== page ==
By focusing on key plant species that are associated with particular habitat types, the team were able to identify links with Curlew abundance and nesting success. As predicted, they found that breeding abundance was positively related to the presence of mat-grass Nardus stricta, which grows as tussocks and is associated with rough grazing. Nesting success was higher in areas with more cover of deer-grass Trichophorum germanicum, a sedge that is found in bogs and on wet moorland. Blanket mires are known to support populations of surface invertebrates, which are particularly important to chicks.

GT predatedWoodland may provide look-out perches and nesting habitat for avian predators and den-sites for foxes and other studies have shown that waders are less numerous close to woodland, either because of a direct predation effects or because waders avoid areas of perceived danger (as discussed in this WaderTales Blog – Mastering Lapwing Conservation). There was only weak evidence of reduced Curlew abundance in areas with more woodland in the Hiraethog area. Fox and crow control takes place across the whole area (for livestock protection) so there was insufficient variation to look at any effects that predator numbers may have on distribution or breeding success.

What next for Curlews?

On Hiraethog, much of the rough grazing, characterised by Nardus stricta, and mire, characterised by Tricophorum germanicum, is contained within the SSSI, and the RSPB authors affirm that these habitats should continue to receive protection from developments such as agricultural intensification and tree planting.

Curlews preferentially occupy locations within the moorland/farmland edge. Historically there has been concern over impacts on upland breeding waders of high sheep grazing pressure but more recently worries have been expressed over under-grazing of some upland habitats in Wales. In Hiraethog, the fact that fewer breeding Curlews were found in areas of dense vegetation is consistent with under-grazing having potentially contributed to a decline in habitat suitability.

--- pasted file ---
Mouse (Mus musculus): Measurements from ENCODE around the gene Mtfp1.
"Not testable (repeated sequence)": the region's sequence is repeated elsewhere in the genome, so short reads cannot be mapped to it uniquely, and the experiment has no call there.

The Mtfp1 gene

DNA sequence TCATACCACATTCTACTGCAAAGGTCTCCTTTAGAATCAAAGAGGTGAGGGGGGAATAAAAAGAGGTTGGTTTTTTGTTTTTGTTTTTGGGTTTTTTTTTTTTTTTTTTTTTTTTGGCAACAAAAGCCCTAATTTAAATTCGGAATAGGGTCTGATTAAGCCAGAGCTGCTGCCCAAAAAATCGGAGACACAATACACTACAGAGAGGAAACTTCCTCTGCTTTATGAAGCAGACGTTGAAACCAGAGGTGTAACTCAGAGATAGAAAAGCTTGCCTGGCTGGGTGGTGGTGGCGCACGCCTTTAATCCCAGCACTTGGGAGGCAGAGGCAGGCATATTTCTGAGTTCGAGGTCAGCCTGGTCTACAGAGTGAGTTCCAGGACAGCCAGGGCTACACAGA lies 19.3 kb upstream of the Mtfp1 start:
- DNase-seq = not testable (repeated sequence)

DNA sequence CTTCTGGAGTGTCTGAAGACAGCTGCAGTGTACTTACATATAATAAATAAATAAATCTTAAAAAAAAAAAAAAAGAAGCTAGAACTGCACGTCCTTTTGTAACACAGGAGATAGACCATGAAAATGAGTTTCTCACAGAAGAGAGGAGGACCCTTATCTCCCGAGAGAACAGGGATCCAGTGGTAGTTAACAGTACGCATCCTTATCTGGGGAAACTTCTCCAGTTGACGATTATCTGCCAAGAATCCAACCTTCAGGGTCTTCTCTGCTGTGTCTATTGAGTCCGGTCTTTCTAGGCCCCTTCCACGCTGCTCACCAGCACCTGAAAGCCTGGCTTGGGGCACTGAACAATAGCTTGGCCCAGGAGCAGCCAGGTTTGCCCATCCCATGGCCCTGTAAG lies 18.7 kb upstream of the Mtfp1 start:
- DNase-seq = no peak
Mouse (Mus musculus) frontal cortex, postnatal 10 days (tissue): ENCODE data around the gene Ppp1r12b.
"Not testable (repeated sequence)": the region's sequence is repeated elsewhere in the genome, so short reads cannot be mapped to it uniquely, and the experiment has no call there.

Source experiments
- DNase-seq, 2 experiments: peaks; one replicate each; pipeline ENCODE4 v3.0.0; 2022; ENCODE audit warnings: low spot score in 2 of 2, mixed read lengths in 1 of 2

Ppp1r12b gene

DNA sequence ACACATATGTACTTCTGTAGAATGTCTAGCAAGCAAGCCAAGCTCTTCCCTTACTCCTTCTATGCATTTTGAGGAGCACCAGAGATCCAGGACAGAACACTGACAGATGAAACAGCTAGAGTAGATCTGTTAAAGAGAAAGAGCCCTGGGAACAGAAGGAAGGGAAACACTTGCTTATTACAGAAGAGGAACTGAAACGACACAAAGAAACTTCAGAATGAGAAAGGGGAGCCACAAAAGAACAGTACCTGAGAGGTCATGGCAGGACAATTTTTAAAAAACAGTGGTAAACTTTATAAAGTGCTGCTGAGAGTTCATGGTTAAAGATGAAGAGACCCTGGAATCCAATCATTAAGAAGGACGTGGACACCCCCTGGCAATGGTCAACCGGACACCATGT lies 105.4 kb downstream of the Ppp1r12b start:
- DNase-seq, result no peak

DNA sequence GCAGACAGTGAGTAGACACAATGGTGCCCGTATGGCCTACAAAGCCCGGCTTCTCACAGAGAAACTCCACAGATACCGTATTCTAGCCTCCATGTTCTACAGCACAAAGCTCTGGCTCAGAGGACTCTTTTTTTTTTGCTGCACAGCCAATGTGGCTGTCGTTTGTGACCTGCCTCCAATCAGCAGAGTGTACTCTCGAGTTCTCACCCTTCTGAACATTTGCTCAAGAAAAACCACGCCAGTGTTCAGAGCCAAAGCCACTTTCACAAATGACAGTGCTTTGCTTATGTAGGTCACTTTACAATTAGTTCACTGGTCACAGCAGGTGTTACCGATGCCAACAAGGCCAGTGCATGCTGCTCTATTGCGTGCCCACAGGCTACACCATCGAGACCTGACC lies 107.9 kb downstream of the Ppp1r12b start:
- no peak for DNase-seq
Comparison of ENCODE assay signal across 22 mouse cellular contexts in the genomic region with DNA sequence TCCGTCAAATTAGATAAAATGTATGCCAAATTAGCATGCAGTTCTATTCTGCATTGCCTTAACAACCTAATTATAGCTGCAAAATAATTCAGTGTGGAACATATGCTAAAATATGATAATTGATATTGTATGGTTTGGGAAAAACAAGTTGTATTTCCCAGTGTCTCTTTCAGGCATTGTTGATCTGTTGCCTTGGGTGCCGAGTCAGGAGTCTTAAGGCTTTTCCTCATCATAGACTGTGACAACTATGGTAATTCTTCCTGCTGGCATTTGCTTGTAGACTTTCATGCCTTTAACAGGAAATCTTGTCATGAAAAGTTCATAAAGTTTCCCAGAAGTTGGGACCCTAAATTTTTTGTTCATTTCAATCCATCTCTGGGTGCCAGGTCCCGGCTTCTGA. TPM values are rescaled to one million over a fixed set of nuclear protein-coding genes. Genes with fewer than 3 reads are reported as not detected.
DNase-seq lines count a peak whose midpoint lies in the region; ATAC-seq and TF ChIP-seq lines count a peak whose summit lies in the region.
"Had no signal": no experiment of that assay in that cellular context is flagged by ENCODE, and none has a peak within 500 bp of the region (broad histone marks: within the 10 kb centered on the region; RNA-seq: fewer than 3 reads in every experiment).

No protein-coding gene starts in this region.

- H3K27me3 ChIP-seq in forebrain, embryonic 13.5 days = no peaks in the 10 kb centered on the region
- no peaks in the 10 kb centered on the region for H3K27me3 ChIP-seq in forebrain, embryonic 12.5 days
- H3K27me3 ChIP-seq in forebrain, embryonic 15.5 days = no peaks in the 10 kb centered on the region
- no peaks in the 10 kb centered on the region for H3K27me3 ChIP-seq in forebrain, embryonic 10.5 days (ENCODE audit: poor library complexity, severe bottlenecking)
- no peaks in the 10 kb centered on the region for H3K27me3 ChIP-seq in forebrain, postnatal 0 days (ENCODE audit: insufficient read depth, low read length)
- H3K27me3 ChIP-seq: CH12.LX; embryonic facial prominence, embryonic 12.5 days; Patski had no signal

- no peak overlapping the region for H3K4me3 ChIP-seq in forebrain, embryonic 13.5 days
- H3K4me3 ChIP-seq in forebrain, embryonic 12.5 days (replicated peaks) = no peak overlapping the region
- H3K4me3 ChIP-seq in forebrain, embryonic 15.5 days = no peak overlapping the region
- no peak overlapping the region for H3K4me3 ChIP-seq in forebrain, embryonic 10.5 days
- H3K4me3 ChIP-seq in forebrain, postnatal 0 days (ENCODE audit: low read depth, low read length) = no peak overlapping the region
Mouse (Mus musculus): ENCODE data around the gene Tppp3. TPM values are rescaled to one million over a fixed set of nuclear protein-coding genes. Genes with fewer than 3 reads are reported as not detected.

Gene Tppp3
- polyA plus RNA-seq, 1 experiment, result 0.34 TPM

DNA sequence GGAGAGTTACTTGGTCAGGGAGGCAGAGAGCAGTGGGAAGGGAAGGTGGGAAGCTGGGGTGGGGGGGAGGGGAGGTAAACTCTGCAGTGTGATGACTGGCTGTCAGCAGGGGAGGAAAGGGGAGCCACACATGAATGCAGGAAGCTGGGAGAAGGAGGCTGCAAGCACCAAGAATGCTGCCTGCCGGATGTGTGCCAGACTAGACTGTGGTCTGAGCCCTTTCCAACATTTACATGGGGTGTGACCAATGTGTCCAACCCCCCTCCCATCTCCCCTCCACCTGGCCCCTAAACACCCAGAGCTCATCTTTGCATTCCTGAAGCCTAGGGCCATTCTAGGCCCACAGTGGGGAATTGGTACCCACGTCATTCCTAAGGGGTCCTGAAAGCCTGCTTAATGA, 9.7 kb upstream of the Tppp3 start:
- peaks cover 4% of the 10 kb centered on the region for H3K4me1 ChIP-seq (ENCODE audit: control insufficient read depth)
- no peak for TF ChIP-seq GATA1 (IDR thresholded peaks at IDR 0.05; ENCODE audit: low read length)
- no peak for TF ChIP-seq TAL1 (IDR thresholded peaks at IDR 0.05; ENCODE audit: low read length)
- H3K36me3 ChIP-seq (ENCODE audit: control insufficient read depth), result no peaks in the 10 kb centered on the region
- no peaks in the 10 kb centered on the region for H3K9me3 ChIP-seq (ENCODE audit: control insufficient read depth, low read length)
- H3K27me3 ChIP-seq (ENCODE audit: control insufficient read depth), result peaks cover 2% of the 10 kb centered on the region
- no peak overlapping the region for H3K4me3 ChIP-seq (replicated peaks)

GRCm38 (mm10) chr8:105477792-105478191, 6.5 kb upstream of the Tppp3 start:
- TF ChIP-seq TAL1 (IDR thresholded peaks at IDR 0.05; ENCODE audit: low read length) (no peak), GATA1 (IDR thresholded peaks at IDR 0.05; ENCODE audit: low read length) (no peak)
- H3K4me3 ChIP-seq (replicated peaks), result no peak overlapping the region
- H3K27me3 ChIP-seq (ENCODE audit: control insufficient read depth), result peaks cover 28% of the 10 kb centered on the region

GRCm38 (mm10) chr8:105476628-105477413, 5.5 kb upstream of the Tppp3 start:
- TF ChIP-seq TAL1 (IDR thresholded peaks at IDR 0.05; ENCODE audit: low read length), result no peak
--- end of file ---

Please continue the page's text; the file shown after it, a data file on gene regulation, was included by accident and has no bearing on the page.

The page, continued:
somewhere else

Welsh moorland, with blanket bog in the foreground and a mosaic of grassland in the background

There was a 46% drop in sheep numbers in Hiraethog between 1995 and 2009, according to figures from Natural Resources Wales, in order that priority habitats would recover from historical overgrazing. This reduction in grazing pressure has probably resulted in increased vegetation density and reduced sward suitability for Curlew. Vegetation density was higher inside the SSSI than in comparable habitats outside, particularly for habitats preferred by Curlew such as heath and rough grazing.

The authors recommend that management of the SSSI for Curlew should include increases in livestock grazing of appropriate type and intensity.  These should be targeted at rough grazing and mire, in areas that have a history of Curlew occupation and that have high current vegetation density. It is hoped that modest and localised increases in grazing pressure can reduce vegetation density without negatively impacting on protected habitats. If successful, and implemented in an experimental manner, then similar treatments may well be trialled elsewhere.

The full paper can be accessed here

Correlates of Distribution and nesting success in a Welsh upland Eurasian Curlew population by Ian Johnstone, Dave Elliot, Chris Mellenchip & Will Peach. Bird Study https://doi.org/10.1080/00063657.2017.1411466


 GFA in Iceland

WaderTales blogs are written by Graham Appleton, to celebrate waders and wader research.  Many of the articles are based on previously published papers, with the aim of making wader science available to a broader audience.

@grahamfappleton

 

 

 

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6 thoughts on “Sheep numbers and Welsh Curlew